Read Part 1 Across the Sahara: The Unexpected Adventure
Read Part 2 Across the Sahara: The Oasis
We were bouncing along on the back bumper of the truck. We started arguing about the road we were driving on, whether it looked familiar or not. I waved my arm around to emphasize that it was, when we hit a huge bump.
We all went flying up into the air. My hand ripped loose from the bar I was holding onto – on the way back down, the bar slipped through my fingers, my feet missed the bumper, and I bit the dust.
The guys were laughing so hard they couldn’t reach forward to bang on the roof to signal Mr. G— to stop. Finally, they stopped and I ran to catch up with bruised hands and a skinned side.
Early the next morning, I was feeling sick, so I rode in the cab. The wind was blowing harder. We raced off as fast as we could, but the wind was covering up the tracks we were following. Mr. G— finally lost the road completely and got stuck. I hopped out and threw up.
We were not lost in the sense that we didn’t know where we were, we just couldn’t find the road, and if you aren’t on the road, you hit the soft sand and get stuck. Mr. G— finally pulled out his GPS and figured out where the old road was.
We found it and got stuck right away because there was no longer a road there. We just found an old broken down tank that the guys ran over to look at.
We got stuck three times in a row – 20 feet from each other. Mr. G— said, “This is useless; we’re heading back to F—.”
We turned off to take a short cut. It went through a minefield. The road was marked with empty shells every ten feet. Then, we got into a rocky area that kept getting worse and worse until it looked like landscape on the moon. It was a bad ending to a bad day.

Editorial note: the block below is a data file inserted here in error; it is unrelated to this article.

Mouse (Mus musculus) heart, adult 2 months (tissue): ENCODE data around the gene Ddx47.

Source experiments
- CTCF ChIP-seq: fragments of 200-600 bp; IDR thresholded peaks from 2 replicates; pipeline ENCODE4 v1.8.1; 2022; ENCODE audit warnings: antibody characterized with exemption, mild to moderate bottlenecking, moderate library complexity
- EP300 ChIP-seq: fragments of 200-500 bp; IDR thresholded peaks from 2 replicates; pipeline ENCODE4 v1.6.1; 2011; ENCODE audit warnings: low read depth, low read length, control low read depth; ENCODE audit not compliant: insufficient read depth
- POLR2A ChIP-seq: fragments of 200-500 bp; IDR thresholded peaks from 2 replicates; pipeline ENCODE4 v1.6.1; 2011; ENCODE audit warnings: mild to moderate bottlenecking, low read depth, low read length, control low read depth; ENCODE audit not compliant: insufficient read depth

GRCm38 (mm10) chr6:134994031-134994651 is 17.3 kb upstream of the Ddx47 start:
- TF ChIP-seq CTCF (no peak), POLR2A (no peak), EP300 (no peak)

Back at F—, we got a guide to show us the way. A few hours out, we lost the road and got stuck. The guide got us back on the road somehow. We kept losing the road and getting stuck, then somehow bumping back onto the road…
Visibility was down to about 30 yards. Lost again, we suddenly skidded to a stop. All of us in the back groaned, “We’re stuck again.”
We hopped out to see a forty-foot drop off a dune just eight feet ahead of our truck. That was one time we cheerfully dug the truck out.
Time was running out.
The G— boys had tickets to fly out the next day. Our eight day expedition had turned into eleven days.
Back at home, our parents were fighting panic. No one had heard from us and we were three days overdue.
Mr. G— decided to drive all night. It was an epic race across the desert: man against the elements! Or something like that, but we didn’t really feel heroic, just tired, hungry, and dirty.
We curled up in the back under blankets and tried to sleep. It wasn’t easy with sand drifting in under the blankets and bouncing over bumps. We felt the truck getting stuck every hour or so. Mr. G— and the guide jumped out every time and dug us out. The guide decided getting stuck all the time wasn’t that fun, so he ran in front of the truck to look for the deep sand to avoid it.
We “woke up” to see sand dunes still all around us. A little after dawn, we boys decided to warm up by running with the guide in front. It was slow going for a while. None of us recognized the surroundings; it didn’t look like the way we came.
Towards evening, Mr. G— finally admitted defeat, having driven 48 hours straight. The boys would have to miss their flight out. We were all so exhausted that we feel asleep, scrunched up in the back of the truck again.
Finally, we started seeing trees. Then, finally, villages.
We stopped in one of the villages for the best coke I have ever had.
We pulled into town at 10 PM and ordered a huge Chinese takeout for a midnight feast.
The G— boys took a flight out the next night.